State governments support medical schools in their states for various reasons. A major reason is the perception that graduates tend to practice in the state where they attend medical school. In a study reported here, the authors examined this assumption by investigating the experience of physicians currently active in medical practice. The entire population of active U.S. physicians who graduated from U.S. medical schools was examined, as well as four selected cohorts of U.S. medical school graduates, using the American Medical Association’s Physician Masterfile. The ability of states to retain their medical school graduates is related to physician characteristics (age, medical school, and practice specialty) as well as to state characteristics (population, physician-to-population ratio, and per capita income). The results indicate that, overall, the argument that states should support medical schools in order to ensure an adequate supply of physicians is less compelling than in the past, for reasons often beyond the control of the individual states.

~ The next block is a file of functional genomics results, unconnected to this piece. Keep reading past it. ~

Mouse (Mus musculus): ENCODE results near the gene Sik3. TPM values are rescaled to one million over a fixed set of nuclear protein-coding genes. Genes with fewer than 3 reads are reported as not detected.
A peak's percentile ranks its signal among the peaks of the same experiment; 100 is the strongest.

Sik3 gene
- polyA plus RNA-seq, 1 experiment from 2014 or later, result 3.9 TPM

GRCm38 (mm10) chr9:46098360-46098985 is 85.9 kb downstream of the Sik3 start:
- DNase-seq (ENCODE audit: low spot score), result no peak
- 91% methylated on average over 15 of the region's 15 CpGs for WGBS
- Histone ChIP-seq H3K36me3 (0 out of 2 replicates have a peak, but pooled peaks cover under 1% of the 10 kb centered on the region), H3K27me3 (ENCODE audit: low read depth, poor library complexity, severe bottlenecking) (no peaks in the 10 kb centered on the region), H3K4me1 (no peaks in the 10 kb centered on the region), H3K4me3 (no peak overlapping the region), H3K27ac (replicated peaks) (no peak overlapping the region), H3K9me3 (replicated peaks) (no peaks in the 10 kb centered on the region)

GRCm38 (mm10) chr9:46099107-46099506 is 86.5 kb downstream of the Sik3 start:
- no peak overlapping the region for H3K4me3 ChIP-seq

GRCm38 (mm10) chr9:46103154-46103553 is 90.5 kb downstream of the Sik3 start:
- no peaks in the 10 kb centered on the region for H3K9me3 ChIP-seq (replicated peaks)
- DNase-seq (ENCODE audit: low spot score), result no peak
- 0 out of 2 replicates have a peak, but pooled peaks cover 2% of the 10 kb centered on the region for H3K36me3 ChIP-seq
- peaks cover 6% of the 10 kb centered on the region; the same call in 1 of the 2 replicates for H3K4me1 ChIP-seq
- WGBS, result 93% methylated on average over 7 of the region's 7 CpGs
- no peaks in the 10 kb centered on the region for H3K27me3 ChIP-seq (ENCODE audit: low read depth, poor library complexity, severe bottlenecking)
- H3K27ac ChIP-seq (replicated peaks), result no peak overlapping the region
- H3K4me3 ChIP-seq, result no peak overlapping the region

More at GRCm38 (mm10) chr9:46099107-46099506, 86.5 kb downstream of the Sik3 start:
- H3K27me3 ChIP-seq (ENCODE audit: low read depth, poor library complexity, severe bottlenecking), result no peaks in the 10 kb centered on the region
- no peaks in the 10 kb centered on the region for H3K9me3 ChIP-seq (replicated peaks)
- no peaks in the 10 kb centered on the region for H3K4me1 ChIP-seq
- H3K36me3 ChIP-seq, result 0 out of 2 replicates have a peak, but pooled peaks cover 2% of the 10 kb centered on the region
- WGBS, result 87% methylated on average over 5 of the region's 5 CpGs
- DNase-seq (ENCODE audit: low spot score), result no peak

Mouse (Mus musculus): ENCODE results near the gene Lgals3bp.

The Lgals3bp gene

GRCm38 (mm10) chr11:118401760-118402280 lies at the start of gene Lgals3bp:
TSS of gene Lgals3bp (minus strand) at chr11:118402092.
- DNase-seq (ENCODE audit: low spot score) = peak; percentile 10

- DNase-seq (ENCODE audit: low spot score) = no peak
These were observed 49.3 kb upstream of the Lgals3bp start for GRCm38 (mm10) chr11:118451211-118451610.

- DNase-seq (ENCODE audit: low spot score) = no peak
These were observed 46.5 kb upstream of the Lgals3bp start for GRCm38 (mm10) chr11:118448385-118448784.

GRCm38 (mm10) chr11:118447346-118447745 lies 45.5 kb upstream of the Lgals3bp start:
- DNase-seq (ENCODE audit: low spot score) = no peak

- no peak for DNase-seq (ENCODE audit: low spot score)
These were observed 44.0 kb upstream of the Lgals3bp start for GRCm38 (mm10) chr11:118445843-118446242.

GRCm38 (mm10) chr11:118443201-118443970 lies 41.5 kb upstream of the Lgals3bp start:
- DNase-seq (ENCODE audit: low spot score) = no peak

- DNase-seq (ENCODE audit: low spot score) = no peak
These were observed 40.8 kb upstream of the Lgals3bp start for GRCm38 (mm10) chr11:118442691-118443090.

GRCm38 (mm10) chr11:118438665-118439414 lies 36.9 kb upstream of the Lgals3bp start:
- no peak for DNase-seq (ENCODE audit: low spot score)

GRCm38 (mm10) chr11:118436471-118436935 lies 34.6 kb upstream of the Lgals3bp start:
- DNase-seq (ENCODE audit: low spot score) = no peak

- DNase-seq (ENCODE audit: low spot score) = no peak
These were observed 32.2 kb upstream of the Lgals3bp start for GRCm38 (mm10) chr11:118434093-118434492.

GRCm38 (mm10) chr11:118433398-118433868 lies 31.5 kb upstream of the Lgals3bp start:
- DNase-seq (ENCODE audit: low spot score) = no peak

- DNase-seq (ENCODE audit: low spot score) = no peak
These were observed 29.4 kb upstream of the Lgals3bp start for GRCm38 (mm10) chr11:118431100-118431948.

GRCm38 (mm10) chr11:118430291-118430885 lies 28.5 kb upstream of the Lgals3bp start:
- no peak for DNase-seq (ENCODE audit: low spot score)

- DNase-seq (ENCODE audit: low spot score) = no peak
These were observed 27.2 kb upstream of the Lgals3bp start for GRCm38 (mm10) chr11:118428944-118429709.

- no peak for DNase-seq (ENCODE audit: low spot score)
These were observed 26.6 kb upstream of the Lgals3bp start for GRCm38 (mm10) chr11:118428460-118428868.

|Original language||English (US)|
|Number of pages||9|
|Journal||Journal of Medical Education|
|State||Published - Jul 1982|
ASJC Scopus subject areas
- Public Health, Environmental and Occupational Health